Reaching more students: KPC becoming University of Alaska leader in online education

Voices Of The Peninsula

Posted: Wednesday, March 26, 2008

Kenai Peninsula College's efforts over the past year to increase our distance-delivered course offerings truly have been amazing. Last summer, we offered two distance courses, this summer we are offering 13. Last fall we offered 13 online courses; this fall we have scheduled 30.

When comparing the number of KPC students taking distance courses from last fall to this semester, we have shown explosive growth. Last semester we had 110 students taking distance courses, this semester 382 are taking them, an increase of 247 percent. Credit hours have increased 146 percent increasing from 531 to 1,304.

Some may ask why are we focusing on distance classes. The first and primary reason is to better serve the Kenai Peninsula Borough our service region covers 25,000 square miles and many of our borough residents either live too far from one of our campuses to commute or cannot get to a campus due to childcare or other personal issues or the price of gas.

For example, a single parent who works a full-time job has little time during the day or early evening to take college courses, but they can take an online course whenever it suits their schedule.

Are we accomplishing this? Yes, the number of borough residents taking KPC distance courses has increased from 84 students last fall to 170 students this semester a 102 percent increase. We also are reaching more "rural" peninsula residents. Communities we consider "rural" are those more than 25 miles from one of our campuses.

This semester we have 27 students in various "rural" borough communities taking at least one KPC distance course; last semester nine people in these communities took one of our distance courses.

The second reason we are focusing on distance education is to not lose revenue to Outside universities that provide courses on the peninsula. Our gains in online education have helped offset my predictions that we would see 3 percent decreases in semester credit hours this year due to the Agrium closure. This semester we are up 3 percent in credit hours; without the distance classes we would be down 9 percent. Without these courses, this decrease would have potentially cost us $115,000 in tuition revenue. This kind of loss would mean cutting programs or personnel.

It is my belief that borough residents prefer to take online classes from KPC rather than the Lower 48 online universities because they trust Alaskans more and can travel to one of our campuses to talk to a real faculty or staff person if they want.

This is backed by a recent study conducted by Eduventures, a research firm that provides consulting services in online postsecondary education. They conducted a study of 2,033 people and two-thirds of the respondents stated they preferred to enroll in online programs in their state that's what we're doing, and will continue to do.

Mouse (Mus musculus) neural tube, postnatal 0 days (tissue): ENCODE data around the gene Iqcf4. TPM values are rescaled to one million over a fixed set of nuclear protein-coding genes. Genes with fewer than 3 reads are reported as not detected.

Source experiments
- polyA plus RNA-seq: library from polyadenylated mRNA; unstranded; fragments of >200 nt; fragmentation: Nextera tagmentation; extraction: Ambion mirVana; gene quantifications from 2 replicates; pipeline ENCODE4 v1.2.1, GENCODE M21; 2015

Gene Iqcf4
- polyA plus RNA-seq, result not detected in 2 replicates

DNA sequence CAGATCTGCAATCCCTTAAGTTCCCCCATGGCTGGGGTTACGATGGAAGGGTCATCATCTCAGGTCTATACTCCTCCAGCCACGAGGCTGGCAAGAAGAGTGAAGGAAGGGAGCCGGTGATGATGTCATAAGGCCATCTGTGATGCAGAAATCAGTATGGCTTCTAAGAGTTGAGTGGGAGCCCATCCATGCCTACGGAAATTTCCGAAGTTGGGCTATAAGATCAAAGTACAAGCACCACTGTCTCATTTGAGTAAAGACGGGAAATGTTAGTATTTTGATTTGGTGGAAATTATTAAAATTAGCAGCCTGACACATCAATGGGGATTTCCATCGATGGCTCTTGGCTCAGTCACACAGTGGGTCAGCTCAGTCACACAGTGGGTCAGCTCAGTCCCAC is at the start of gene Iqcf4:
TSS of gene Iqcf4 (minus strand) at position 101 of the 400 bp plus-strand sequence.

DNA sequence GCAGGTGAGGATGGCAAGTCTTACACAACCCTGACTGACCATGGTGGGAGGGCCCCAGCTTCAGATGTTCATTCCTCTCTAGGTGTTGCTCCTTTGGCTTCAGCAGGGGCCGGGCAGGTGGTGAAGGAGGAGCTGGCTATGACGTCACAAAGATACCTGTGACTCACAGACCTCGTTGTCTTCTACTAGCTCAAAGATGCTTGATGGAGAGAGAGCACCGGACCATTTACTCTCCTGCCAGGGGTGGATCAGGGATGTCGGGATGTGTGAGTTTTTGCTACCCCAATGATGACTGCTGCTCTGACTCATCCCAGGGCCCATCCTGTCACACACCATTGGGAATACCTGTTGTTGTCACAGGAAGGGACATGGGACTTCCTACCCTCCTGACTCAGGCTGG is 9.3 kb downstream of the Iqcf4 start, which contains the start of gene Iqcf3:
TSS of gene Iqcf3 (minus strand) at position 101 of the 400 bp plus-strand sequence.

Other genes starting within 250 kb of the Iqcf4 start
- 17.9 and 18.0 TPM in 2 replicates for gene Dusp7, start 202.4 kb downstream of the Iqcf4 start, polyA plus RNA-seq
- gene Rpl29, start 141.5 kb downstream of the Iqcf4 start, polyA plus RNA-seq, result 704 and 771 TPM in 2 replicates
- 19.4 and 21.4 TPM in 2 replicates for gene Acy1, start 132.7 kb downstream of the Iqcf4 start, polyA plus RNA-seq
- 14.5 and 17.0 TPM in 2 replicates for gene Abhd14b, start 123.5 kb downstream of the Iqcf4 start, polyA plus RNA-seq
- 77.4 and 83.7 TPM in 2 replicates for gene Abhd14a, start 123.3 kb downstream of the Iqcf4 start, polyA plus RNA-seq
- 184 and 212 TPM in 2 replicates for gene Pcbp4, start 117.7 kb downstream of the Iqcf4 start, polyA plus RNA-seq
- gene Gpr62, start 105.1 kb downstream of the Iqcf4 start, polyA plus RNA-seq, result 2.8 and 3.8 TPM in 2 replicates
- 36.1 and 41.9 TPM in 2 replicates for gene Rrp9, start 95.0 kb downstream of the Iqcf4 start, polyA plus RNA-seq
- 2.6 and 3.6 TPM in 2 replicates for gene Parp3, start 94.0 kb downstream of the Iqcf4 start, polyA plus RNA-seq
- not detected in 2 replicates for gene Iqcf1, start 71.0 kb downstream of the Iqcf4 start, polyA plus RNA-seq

Another reason to take a distance course from KPC is because of cost. KPC's tuition in the fall will be $134/credit; by comparison, the University of Phoenix charges $494/credit. If you are taking 30 credits a year, tuition will cost you $4,020 at KPC; for the same number of credits at the University of Phoenix, tuition will cost $14,820 to $10,800 more for one year of study.

You can attend KPC for three years for the same amount it costs to "attend" Phoenix for one year ($12,060 versus $14,820) and still have $2,760 left over for books, gas and pizza.

Some may have the false notion that distance courses are cheaper to offer than face-to-face classes and save colleges money. Not true.

When you take into account the faculty training that must be provided and the additional information technology support and infrastructure needed to support these courses, it costs about the same.

How have we been able to make such great strides in distance education? The efforts by KPC faculty to accept the new technology, modify existing courses to distance modalities and create new distance courses are extremely commendable. The support by information technology staff and student services also must be recognized as these courses increase and complicate their tasks.

Is a distance delivered course for you? KPC has created an online quiz at that will give you a good idea if you are ready. If you are, we probably have one you want or need.

Online registration begins April 7 for admitted students and May 1 for the general public. See you online.

Gary J. Turner is the director of Kenai Peninsula College, a community campus system of the University of Alaska Anchorage. The KPC system includes the Kenai River Campus in Soldotna, Kachemak Bay Campus in Homer, Resurrection Bay Extension Site in Seward, Anchorage Extension Site at the University Center and the Mining and Petroleum Training Service in Soldotna and Anchorage.

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